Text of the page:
Meanwhile, Chase and Cameron are just snooping through House's stuff. Cameron looks through House's yearbook, and I'm surprised that he even has it with him. I left mine at my parents' house. We are even treated to a picture of high-school House, who, Cameron points out, isn't smiling. In fact, he's frowning. It's pretty funny. Too bad we don't get to see any of House's clubs listed under the picture. That would have been cool. I'm guessing he spent some time on the drill team, the way he twirls that cane. Chase finds a Boston phone number on what I'm guessing is House's phone bill. He dials it, and Massachusetts General Hospital answers.
The next morning, Cuddy is on the phone with Massachusetts General, yelling at them for trying to steal her employee behind her back. Massachusetts General denies the accusations, sounding hilariously horrified at the prospect of hiring House. Cuddy says that means that House's trip to Massachusetts General is either a social visit...or he's a patient there. A horrified look crosses her face as she realizes that there's no way in hell it's a social visit. The Mass Gen guy says that both he and some doctor named Coopersmith totally hate House, so there's no reason his visit to them would be social in nature. Way to violate patient confidentiality, Mass Gen.
Cuddy's next stop is Wilson's office. She asks him about Dr. Coopersmith, and Wilson confirms that Coopersmith is an oncologist specializing in brain cancer. If only Wilson knew as much about cancer as he does about his colleagues. This news makes Cuddy stare sadly out Wilson's window. As for me, since I have to read the forums to moderate them, I had already read the spoilers and knew that House didn't actually have cancer. Since I watched the episode knowing that already, I can't really recap it as if I don't know what's going on. Which is a shame, since I wonder if I would've thought House really did have cancer or known there was no way they'd just give him terminal cancer out of the blue like that. Oh well.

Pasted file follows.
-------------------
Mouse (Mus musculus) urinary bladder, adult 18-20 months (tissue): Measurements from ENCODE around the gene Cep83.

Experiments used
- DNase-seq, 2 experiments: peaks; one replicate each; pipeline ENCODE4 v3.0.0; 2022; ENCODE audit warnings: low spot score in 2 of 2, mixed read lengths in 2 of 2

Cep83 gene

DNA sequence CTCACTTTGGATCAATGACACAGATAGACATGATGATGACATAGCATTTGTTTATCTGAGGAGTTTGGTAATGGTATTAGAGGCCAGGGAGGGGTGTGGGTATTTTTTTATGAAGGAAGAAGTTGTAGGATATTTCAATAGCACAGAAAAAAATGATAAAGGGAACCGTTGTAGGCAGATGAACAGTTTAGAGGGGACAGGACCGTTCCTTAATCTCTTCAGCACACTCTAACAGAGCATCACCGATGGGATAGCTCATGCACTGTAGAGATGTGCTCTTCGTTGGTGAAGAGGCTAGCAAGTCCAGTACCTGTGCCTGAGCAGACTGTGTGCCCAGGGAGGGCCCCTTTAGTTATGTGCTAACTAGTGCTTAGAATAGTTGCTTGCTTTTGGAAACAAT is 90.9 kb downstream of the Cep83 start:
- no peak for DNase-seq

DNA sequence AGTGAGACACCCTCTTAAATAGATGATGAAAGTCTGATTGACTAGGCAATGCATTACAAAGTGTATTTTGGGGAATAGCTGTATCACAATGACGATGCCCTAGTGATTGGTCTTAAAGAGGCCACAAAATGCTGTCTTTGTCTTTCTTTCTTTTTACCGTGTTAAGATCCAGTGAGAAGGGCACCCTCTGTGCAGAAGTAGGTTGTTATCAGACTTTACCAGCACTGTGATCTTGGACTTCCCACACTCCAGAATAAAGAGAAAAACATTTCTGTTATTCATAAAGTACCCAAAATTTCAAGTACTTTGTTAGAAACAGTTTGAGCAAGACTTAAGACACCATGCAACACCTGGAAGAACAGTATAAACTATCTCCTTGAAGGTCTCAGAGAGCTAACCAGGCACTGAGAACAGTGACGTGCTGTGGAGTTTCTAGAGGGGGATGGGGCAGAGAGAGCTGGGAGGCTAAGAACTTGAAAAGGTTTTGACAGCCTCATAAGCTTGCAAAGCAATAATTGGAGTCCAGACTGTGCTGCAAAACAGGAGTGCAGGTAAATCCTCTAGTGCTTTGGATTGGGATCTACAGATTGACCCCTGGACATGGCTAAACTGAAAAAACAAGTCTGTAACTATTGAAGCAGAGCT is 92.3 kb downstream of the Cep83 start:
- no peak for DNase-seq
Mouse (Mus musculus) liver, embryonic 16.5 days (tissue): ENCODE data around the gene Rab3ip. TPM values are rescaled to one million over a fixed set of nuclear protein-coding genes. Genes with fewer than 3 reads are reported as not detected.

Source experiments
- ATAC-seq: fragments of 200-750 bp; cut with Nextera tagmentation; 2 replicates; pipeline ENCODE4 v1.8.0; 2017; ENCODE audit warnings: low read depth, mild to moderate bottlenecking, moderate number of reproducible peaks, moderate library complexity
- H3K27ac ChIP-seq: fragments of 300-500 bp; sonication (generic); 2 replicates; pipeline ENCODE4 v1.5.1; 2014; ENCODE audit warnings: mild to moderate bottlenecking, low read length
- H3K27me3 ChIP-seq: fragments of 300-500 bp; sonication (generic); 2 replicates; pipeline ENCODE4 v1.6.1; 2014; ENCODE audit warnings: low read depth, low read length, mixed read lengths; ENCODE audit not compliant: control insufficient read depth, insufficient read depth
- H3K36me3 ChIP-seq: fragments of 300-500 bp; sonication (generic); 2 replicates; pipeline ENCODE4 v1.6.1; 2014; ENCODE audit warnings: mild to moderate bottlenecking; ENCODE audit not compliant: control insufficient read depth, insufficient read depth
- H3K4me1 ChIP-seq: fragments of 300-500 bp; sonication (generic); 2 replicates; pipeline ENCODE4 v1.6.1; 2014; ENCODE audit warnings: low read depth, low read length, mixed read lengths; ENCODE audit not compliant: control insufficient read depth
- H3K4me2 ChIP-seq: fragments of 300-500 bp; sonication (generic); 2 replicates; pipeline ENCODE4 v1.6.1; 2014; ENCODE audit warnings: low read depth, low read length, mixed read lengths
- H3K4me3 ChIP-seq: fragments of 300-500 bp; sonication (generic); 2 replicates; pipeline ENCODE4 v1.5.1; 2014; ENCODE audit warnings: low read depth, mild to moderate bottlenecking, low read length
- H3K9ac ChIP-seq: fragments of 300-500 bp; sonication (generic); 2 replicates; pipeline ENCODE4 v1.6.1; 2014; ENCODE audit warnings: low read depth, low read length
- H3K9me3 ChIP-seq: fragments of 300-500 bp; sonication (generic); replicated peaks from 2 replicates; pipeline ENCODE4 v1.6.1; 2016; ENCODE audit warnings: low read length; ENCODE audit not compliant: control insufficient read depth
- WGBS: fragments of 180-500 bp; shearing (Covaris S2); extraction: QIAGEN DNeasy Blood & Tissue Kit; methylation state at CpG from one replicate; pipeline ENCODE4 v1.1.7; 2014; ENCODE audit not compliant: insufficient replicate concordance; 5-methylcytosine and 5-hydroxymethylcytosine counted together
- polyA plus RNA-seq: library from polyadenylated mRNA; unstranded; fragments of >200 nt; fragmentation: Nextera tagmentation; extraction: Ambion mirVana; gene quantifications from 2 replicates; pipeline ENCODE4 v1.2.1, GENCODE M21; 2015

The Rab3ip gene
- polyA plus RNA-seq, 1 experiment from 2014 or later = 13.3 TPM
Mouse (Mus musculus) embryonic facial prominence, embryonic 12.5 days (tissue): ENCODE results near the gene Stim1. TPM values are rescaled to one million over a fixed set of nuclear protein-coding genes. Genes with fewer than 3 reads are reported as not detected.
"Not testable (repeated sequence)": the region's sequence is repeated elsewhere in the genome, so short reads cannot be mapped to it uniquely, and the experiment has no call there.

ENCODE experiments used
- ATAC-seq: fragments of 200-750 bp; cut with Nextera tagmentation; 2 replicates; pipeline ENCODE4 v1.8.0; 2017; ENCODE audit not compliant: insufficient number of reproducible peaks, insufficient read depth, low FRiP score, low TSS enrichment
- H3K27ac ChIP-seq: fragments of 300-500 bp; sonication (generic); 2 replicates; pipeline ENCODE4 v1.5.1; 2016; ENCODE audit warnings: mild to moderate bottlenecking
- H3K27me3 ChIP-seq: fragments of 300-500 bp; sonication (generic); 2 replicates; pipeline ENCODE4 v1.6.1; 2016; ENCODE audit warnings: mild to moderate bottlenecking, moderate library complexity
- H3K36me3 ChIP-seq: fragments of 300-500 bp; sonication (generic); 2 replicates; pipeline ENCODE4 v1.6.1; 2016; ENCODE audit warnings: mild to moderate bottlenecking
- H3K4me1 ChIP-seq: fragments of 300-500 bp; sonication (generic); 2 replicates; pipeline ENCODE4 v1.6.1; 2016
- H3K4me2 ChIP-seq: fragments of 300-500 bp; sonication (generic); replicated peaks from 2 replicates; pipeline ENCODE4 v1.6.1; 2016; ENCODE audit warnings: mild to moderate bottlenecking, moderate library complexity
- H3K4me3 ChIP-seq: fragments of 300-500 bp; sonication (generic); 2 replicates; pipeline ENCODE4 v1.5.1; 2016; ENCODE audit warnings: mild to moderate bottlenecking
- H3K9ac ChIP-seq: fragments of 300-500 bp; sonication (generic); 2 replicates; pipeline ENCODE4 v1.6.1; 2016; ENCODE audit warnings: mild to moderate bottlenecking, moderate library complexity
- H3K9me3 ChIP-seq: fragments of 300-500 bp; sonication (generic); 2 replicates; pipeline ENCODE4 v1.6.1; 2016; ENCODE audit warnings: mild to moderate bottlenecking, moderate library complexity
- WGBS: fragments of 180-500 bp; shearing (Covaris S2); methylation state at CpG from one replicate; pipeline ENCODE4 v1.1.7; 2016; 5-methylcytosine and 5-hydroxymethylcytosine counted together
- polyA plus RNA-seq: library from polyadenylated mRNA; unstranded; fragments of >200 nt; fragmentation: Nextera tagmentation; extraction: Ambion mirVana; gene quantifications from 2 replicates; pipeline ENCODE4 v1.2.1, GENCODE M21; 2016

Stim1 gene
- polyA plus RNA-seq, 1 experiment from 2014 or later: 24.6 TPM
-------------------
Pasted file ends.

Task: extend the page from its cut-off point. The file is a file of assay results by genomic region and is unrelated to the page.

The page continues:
While House impresses us all with his cane-twirling skills, Cuddy and Wilson talk about their friend's certain death of brain cancer. Wilson says it makes sense that House wouldn't show any symptoms and hide his condition from everyone; Wilson's had a lot of patients who have done that. Knowing Wilson, I suspect that's because those patients didn't actually have cancer. Wilson says that a lot of cancer patients don't like to tell people, because then "every conversation" is about it. Yes, well, I can see how brain cancer would be on your mind all the time.